The members of this Congress, sincerely devoted,
with the warmest sentiments of affection and duty to His Majesty's Person
and Government, inviolably attached to the present happy establishment
of the Protestant succession, and with minds deeply impressed by a sense
of the present and impending misfortunes of the British colonies on this
continent; having considered as maturely as time will permit the circumstances
of the said colonies, esteem it our indispensable duty to make the following
declarations of our humble opinion, respecting the most essential rights
and liberties of the colonists, and of the grievances under which they
labour, by reason of several late Acts of Parliament.
I. That His Majesty's subjects
in these colonies, owe the same allegiance to the Crown of Great-Britain,
that is owing from his subjects born within the realm, and all due subordination
to that august body the Parliament of Great Britain.
II. That His Majesty's liege subjects in
these colonies, are entitled to all the inherent rights and liberties of
his natural born subjects within the kingdom of Great-Britain.
III. That it is inseparably essential to
the freedom of a people, and the undoubted right of Englishmen, that no
taxes be imposed on them, but with their own consent, given personally,
or by their representatives.
IV. That the people of these colonies are
not, and from their local circumstances cannot be, represented in the House
of Commons in Great-Britain.
V. That the only representatives of the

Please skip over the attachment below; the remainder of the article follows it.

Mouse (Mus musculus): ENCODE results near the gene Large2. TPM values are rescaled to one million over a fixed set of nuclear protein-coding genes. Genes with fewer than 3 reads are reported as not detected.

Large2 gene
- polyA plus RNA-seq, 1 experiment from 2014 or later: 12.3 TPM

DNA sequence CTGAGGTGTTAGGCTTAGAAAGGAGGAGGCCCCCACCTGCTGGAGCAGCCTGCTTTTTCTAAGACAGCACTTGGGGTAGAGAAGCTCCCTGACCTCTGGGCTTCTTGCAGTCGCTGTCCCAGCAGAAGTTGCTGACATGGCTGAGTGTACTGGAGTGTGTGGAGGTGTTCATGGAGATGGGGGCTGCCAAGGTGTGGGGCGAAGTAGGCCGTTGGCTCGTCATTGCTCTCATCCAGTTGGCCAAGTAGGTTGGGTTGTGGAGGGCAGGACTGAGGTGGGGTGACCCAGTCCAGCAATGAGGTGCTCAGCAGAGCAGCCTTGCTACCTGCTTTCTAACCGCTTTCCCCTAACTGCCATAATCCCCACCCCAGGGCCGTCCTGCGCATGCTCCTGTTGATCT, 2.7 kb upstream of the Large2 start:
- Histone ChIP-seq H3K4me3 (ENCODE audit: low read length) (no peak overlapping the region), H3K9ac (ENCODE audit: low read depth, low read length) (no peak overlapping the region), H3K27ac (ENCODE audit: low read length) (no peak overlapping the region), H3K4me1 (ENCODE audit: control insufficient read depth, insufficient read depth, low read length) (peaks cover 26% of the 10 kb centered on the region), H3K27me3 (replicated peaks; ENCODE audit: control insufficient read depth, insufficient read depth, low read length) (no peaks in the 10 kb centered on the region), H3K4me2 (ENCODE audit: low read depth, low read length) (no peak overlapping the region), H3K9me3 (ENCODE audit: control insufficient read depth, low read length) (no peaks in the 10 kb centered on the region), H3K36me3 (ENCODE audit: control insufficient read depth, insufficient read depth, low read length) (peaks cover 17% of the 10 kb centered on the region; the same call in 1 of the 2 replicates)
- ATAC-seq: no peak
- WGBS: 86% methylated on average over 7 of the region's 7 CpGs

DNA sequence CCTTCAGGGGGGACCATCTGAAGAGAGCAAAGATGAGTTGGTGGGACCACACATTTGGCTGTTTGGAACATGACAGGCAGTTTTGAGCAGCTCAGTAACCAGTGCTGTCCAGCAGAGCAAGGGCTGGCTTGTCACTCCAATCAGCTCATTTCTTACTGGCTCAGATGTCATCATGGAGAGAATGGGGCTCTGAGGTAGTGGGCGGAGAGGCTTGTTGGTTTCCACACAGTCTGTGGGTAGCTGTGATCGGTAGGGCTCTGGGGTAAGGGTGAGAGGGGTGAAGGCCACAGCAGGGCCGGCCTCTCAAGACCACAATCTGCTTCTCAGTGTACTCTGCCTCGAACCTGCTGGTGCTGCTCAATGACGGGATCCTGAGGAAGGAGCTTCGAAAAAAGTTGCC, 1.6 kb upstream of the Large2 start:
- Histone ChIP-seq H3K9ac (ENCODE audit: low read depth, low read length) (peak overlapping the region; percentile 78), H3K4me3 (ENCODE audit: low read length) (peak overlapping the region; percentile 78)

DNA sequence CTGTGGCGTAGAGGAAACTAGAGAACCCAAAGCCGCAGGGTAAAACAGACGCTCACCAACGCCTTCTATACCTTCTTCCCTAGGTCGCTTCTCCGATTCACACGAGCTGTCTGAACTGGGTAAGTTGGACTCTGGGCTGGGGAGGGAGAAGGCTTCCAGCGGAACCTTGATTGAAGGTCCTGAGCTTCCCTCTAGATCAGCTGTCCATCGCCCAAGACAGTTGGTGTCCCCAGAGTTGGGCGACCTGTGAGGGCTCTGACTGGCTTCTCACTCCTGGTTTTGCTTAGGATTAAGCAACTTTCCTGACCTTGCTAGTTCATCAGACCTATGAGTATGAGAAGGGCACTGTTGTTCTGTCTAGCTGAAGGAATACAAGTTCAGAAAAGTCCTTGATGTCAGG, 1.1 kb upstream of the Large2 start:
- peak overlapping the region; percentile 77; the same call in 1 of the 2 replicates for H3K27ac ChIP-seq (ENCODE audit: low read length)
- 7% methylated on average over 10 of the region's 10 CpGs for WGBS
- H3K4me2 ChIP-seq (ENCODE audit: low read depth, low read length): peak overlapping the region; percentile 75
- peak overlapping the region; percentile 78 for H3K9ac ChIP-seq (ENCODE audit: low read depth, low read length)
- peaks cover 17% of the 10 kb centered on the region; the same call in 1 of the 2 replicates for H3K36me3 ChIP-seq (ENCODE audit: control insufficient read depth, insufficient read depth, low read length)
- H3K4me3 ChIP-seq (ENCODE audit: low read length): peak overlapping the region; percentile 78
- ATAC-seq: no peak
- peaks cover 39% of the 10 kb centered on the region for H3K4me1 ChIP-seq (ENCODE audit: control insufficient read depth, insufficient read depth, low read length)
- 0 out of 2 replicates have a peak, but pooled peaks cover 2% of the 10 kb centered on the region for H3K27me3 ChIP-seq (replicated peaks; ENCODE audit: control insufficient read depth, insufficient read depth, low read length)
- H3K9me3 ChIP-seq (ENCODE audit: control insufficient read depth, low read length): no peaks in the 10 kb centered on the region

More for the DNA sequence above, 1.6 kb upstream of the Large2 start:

people of these colonies, are persons chosen therein by themselves, and
that no taxes ever have been, or can be constitutionally imposed on them,
but by their respective legislatures.
VI. That all supplies to the Crown, being
free gifts of the people, it is unreasonable and inconsistent with the
principles and spirit of the British Constitution, for the people of Great-Britain
to grant to His Majesty the property of the colonists.
VII. That trial by jury is the inherent
and invaluable right of every British subject in these colonies.
VIII. That the late Act of Parliament,
entitled, An Act for granting and applying certain Stamp Duties, and other
Duties, in the British colonies and plantations in America, etc., by imposing
taxes on the inhabitants of these colonies, and the said Act, and several
other Acts, by extending the jurisdiction of the courts of Admiralty beyond
its ancient limits, have a manifest tendency to subvert the rights and
liberties of the colonists.
IX. That the duties imposed by several
late Acts of Parliament, from the peculiar circumstances of these colonies,
will be extremely burthensome and grievous; and from the scarcity of specie,
the payment of them absolutely impracticable.
X. That as the profits of the trade of
these colonies ultimately center in Great-Britain, to pay for the manufactures
which they are obliged to take from thence, they eventually contribute
very largely to all supplies granted there to the Crown.
XI. That the restrictions imposed by several
late Acts of Parliament, on the trade of these colonies, will render them
unable to purchase the manufactures of Great-Britain.
XII. That the increase, prosperity, and
happiness of these colonies, depend on the full and free enjoyment of their
rights and liberties, and an intercourse with Great-Britain mutually affectionate
XIII. That it is the right of the British
subjects in these colonies, to petition the King, Or either House of Parliament.
Lastly, That it is the indispensable duty of these
colonies, to the best of sovereigns, to the mother country, and to themselves,
to endeavour by a loyal and dutiful address to his Majesty, and humble
applications to both Houses of Parliament, to procure the repeal of the
Act for granting and applying certain stamp duties, of all clauses of any
other Acts of Parliament, whereby the jurisdiction of the Admiralty is
extended as aforesaid, and of the other late Acts for the restriction of